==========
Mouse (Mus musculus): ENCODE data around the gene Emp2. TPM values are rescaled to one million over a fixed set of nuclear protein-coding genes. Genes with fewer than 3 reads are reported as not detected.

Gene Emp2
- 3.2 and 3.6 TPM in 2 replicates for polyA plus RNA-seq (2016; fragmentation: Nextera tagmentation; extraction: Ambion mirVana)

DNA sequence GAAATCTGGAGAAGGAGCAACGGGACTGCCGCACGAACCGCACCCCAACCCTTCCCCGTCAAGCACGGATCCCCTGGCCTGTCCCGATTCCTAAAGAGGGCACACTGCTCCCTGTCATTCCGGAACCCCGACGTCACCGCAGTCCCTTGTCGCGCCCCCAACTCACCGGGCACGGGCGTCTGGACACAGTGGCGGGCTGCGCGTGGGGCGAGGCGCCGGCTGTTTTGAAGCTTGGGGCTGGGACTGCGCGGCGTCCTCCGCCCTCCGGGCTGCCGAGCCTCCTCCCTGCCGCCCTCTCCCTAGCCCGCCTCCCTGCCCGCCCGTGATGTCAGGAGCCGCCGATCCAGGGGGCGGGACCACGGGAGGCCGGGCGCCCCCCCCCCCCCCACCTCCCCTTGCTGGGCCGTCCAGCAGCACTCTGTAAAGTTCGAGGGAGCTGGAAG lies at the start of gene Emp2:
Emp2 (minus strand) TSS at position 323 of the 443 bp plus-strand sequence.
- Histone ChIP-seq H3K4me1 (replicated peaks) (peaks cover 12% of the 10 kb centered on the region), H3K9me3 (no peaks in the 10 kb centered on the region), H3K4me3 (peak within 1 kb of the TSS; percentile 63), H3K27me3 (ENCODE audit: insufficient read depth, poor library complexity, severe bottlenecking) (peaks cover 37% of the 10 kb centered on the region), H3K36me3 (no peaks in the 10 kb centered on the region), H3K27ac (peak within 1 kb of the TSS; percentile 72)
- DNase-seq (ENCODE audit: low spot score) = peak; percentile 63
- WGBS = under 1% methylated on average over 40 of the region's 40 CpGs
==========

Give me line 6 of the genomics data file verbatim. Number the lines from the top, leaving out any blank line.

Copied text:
- Histone ChIP-seq H3K4me1 (replicated peaks) (peaks cover 12% of the 10 kb centered on the region), H3K9me3 (no peaks in the 10 kb centered on the region), H3K4me3 (peak within 1 kb of the TSS; percentile 63), H3K27me3 (ENCODE audit: insufficient read depth, poor library complexity, severe bottlenecking) (peaks cover 37% of the 10 kb centered on the region), H3K36me3 (no peaks in the 10 kb centered on the region), H3K27ac (peak within 1 kb of the TSS; percentile 72)